A major overhaul last month of the state’s core student data collection system, CALPADS, led to data crashes and errors in many areas at one of the busiest times of the year. State leaders representing the districts told the state that some districts considered the system “unsuitable.”
The California Department of Education has acknowledged the frustration caused by the implementation, and says it is working to address the issues. But, expressing a common complaint, the administrator of one of the districts of Southern California said that the severity of the failure goes beyond fixes and inconveniences that are time consuming. Rick Roberts, executive director of Grossmont Union High School of Educational Technology, said the challenges affect the ability to administer smart balanced testing to some students and undermine confidence that CALPADS will accurately process information in the coming months.
“The end of the year (schedule) is under threat,” he said. “It looks like a year at best when the data is suspicious.”
CALPADS, the California Longitudinal Student Achievement Data System, has been a work skate since 2009. It contains much of the information about students that the state collects, including attendance, courses taken, test scores, and accountability data required by the federal and state governments. But it worked in an environment of increasing data load, and the state planned an upgrade that promises to significantly improve system performance and reduce the time required to accommodate downloaded data in the system.
It is unclear why the department chose mid-April, during Smarter Balanced testing, the peak period of using CALPADS for conversion. A spokesman for the department initially said the U.S. Department of Education was putting pressure on staff to do the job, but the State Department later clarified that was not the case.
In a letter dated April 22 to the District, County Department of Education and Statutory Schools, Jerry Winkler, director of the department’s Department of Educational Data Management, wrote that the department “recognizes the risk of such significant changes in the mid-season assessment system” but it was important to update data submission at the end of the year.
“CDE also apologizes for the greater than desired number of defects in the system. Some of these defects are due to the difficulty of transferring multi-year data to the new data structure, ”he wrote.
Areas began filing complaints after CALPADS was re-commissioned on April 18, two weeks after it was removed for modernization – a week longer than expected. Continuing to receive reports from counties, Vernon Billy, director general of the California School Board Association, and Edgar Zazueta, executive director of the California School Administrators Association, wrote on May 9 to State Superintendent of Public Learning Tony Thurmand, who oversees the department. expressing his “deep concern”.
“Our members have reported significant problems with CALPADS in recent weeks, to the extent that some consider the system unusable,” they wrote.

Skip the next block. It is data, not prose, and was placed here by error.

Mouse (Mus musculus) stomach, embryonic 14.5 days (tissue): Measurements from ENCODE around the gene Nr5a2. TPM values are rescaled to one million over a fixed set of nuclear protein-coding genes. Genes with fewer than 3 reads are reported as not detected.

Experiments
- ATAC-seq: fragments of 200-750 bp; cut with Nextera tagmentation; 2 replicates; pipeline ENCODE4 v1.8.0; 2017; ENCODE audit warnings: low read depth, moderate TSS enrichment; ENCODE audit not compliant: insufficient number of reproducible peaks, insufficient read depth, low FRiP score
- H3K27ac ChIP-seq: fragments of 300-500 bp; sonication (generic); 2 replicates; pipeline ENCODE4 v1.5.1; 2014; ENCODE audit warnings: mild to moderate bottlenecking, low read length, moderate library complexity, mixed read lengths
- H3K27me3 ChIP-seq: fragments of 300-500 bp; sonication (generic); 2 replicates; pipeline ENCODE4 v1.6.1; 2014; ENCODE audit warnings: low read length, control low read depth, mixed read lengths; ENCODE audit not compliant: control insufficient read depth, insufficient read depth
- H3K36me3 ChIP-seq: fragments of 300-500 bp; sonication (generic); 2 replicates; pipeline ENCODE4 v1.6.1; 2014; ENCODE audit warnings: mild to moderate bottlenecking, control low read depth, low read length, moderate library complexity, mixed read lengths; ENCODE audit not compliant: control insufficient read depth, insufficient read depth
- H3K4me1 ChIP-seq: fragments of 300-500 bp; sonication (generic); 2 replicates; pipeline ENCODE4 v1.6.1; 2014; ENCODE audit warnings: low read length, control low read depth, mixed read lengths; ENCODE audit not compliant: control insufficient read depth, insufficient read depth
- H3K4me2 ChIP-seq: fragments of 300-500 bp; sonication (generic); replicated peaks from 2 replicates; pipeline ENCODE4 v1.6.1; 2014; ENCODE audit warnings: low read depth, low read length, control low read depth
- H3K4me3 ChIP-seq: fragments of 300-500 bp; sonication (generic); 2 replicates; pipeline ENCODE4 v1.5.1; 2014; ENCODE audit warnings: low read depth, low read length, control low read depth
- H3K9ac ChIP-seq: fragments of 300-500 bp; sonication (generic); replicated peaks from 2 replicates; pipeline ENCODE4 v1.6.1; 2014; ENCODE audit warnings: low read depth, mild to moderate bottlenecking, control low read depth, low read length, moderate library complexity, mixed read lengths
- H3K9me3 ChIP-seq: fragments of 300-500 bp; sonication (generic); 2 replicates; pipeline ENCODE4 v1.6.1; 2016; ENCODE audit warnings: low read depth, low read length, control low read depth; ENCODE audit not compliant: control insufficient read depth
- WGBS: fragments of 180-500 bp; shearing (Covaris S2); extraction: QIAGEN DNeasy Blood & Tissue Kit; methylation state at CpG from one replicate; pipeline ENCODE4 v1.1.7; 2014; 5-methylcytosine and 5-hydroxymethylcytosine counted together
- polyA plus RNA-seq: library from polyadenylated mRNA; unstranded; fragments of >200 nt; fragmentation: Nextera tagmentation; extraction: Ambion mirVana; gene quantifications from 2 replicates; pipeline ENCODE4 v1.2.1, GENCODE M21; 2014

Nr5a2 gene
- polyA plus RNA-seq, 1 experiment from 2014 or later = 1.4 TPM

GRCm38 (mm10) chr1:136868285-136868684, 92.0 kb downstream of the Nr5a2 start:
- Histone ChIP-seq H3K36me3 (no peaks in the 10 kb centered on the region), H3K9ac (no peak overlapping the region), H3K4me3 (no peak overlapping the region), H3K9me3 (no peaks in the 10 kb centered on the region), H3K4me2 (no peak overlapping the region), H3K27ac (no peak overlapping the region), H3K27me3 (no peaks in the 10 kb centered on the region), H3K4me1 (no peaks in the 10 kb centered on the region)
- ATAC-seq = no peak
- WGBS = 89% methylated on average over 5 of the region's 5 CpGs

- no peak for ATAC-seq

Among the questions they named:
Districts could not keep up with changes and updates in the individual education programs of special education students, which determine the conditions for taking the Smarter Balanced tests. This can affect the ability of special education students to get the right conditions when taking the tests.
Students transferred to schools or districts received multiple student identification numbers, which delayed testing or, in some cases, required students to repeat smarter balanced tests.
Counties reported numerous errors when uploading data to the revised system, which requires lengthy manual fixes.
“These issues have reached critical mass far beyond the capabilities of IT departments and are affecting operational functions at the district and school levels,” Billy and Zazueta wrote. According to them, small areas, which do not have staff and specialists to solve problems, have suffered the most.
Two days after the letter was sent, senior department officials met with organizations to discuss issues, and held another meeting this week to explain in detail how they address issues.
Roberts and David Feliciano, head of schools in La Mesa Spring Valley, said school districts are concerned that problems with student ID numbers and special education students could jeopardize their ability to meet the required 95% level of participation in tests. Smarter Balanced, citing federal fines. They said only a few or a few dozen students who miss the tests or drop them could push the district below the threshold.
But rejections from the U.S. Department of Education are unlikely, the department told administrators at a meeting this week.
“We are continuing our dialogue with the CDE, and we hope that the districts will be able to avoid fines beyond their control,” said Troy Flint, chief information officer for the school council association.
Flint and Zazueta said this week that they appreciate that the department has responded quickly to their letter and is addressing the issue urgently. But complaints from the districts are still heard daily.
“We understand that updating technology can take time and create problems, but problems remain,” Flint said.
Roberts and Feliciano are pessimists.
“The department hears this from us, but they’re not close enough to the students to understand what the impact really is,” Roberts said. “We are told that everything is being fixed, but not really fixed.”
Feliciano, who was a technology administrator before becoming a superintendent, found it “disappointing” that the department had not returned to the existing system after discovering significant deployment problems.
The department’s approach was “cavalier, brushing aside problems and issues,” he said.